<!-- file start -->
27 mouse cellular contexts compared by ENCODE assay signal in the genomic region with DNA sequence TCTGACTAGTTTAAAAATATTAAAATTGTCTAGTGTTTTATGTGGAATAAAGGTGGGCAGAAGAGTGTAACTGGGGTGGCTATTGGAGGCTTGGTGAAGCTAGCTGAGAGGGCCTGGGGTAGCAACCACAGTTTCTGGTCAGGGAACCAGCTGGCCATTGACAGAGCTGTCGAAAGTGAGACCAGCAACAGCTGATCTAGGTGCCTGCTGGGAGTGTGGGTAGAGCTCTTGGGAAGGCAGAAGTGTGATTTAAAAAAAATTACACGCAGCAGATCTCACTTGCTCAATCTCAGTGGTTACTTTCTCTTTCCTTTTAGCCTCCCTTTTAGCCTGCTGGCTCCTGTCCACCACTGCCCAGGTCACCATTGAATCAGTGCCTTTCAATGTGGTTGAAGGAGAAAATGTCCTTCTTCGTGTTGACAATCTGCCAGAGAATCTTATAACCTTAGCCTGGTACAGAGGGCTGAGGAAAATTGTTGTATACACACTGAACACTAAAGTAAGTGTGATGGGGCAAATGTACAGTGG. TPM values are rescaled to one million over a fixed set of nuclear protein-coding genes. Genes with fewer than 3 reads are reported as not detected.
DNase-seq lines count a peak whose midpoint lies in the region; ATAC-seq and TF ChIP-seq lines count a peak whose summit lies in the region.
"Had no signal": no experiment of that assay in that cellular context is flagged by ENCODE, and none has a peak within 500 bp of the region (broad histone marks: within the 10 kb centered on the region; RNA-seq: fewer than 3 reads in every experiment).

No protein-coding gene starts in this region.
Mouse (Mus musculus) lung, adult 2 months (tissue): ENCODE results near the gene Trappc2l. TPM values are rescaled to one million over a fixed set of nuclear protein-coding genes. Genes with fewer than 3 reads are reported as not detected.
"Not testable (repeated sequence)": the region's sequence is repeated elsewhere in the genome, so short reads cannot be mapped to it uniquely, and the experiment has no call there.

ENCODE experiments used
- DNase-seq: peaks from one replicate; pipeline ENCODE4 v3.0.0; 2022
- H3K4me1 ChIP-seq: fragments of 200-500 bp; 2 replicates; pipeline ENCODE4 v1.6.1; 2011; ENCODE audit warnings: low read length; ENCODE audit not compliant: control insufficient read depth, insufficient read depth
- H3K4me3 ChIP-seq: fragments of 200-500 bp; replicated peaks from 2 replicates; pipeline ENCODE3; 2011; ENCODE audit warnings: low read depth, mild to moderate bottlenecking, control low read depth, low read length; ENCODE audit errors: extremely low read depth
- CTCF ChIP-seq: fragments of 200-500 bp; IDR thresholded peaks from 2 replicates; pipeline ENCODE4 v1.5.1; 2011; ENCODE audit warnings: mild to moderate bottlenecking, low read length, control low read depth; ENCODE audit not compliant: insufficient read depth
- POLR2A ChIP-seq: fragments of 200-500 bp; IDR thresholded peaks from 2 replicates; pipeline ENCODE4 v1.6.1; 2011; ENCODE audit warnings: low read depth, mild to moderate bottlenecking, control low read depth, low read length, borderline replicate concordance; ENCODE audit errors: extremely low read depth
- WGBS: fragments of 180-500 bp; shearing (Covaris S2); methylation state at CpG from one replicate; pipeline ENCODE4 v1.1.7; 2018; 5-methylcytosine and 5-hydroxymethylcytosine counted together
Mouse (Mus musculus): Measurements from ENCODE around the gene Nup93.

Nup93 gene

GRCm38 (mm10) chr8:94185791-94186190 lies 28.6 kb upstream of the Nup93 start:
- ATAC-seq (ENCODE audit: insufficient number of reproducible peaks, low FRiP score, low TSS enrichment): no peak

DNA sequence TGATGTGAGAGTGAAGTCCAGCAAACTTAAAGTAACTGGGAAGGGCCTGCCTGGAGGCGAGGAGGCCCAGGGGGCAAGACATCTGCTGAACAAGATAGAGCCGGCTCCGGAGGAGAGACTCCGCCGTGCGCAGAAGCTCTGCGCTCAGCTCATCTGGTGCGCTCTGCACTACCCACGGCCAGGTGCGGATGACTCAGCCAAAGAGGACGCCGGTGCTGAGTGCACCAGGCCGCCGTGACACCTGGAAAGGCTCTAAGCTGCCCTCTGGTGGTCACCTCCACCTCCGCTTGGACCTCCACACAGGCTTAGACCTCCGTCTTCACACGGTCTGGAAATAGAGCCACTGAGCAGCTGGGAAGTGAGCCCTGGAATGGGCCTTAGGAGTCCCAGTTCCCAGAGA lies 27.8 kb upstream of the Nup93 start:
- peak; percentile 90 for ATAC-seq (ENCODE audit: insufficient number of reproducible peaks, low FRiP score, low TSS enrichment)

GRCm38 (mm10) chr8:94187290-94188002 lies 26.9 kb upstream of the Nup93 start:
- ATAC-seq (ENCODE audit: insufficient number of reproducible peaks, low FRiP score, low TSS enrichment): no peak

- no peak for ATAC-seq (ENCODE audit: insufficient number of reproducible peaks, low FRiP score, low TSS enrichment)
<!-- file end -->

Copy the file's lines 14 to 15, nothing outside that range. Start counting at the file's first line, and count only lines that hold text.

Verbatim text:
Mouse (Mus musculus): Measurements from ENCODE around the gene Nup93.

Nup93 gene